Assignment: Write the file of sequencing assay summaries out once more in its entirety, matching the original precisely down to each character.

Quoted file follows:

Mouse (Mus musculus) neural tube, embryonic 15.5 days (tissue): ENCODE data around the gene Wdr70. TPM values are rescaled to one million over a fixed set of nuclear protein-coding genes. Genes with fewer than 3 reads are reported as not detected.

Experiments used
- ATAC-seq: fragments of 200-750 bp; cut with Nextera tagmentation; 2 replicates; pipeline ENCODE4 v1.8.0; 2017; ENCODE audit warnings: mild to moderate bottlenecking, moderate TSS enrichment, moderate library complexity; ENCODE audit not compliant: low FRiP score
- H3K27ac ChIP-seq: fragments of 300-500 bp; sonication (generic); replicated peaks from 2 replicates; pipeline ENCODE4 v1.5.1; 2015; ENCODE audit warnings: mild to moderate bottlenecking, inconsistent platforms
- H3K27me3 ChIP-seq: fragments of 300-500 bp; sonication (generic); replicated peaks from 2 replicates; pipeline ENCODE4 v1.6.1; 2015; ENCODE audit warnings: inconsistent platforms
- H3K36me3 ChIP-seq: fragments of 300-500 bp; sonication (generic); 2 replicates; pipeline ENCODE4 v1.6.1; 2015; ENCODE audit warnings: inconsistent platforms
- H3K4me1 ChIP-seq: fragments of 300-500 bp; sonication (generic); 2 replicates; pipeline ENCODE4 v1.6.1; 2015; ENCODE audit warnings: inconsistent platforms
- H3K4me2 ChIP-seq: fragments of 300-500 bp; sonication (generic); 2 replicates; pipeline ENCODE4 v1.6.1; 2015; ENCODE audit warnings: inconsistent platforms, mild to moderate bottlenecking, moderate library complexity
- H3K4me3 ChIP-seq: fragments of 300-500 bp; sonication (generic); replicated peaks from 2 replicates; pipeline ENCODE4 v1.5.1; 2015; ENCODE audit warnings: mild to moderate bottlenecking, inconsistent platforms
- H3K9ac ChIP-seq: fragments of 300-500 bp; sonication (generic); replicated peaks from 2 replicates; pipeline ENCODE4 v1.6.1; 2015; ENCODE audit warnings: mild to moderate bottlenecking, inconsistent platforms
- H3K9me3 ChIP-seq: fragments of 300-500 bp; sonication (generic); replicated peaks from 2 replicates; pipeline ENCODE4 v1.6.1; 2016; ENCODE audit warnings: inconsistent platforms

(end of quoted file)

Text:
Mouse (Mus musculus) neural tube, embryonic 15.5 days (tissue): ENCODE data around the gene Wdr70. TPM values are rescaled to one million over a fixed set of nuclear protein-coding genes. Genes with fewer than 3 reads are reported as not detected.

Experiments used
- ATAC-seq: fragments of 200-750 bp; cut with Nextera tagmentation; 2 replicates; pipeline ENCODE4 v1.8.0; 2017; ENCODE audit warnings: mild to moderate bottlenecking, moderate TSS enrichment, moderate library complexity; ENCODE audit not compliant: low FRiP score
- H3K27ac ChIP-seq: fragments of 300-500 bp; sonication (generic); replicated peaks from 2 replicates; pipeline ENCODE4 v1.5.1; 2015; ENCODE audit warnings: mild to moderate bottlenecking, inconsistent platforms
- H3K27me3 ChIP-seq: fragments of 300-500 bp; sonication (generic); replicated peaks from 2 replicates; pipeline ENCODE4 v1.6.1; 2015; ENCODE audit warnings: inconsistent platforms
- H3K36me3 ChIP-seq: fragments of 300-500 bp; sonication (generic); 2 replicates; pipeline ENCODE4 v1.6.1; 2015; ENCODE audit warnings: inconsistent platforms
- H3K4me1 ChIP-seq: fragments of 300-500 bp; sonication (generic); 2 replicates; pipeline ENCODE4 v1.6.1; 2015; ENCODE audit warnings: inconsistent platforms
- H3K4me2 ChIP-seq: fragments of 300-500 bp; sonication (generic); 2 replicates; pipeline ENCODE4 v1.6.1; 2015; ENCODE audit warnings: inconsistent platforms, mild to moderate bottlenecking, moderate library complexity
- H3K4me3 ChIP-seq: fragments of 300-500 bp; sonication (generic); replicated peaks from 2 replicates; pipeline ENCODE4 v1.5.1; 2015; ENCODE audit warnings: mild to moderate bottlenecking, inconsistent platforms
- H3K9ac ChIP-seq: fragments of 300-500 bp; sonication (generic); replicated peaks from 2 replicates; pipeline ENCODE4 v1.6.1; 2015; ENCODE audit warnings: mild to moderate bottlenecking, inconsistent platforms
- H3K9me3 ChIP-seq: fragments of 300-500 bp; sonication (generic); replicated peaks from 2 replicates; pipeline ENCODE4 v1.6.1; 2016; ENCODE audit warnings: inconsistent platforms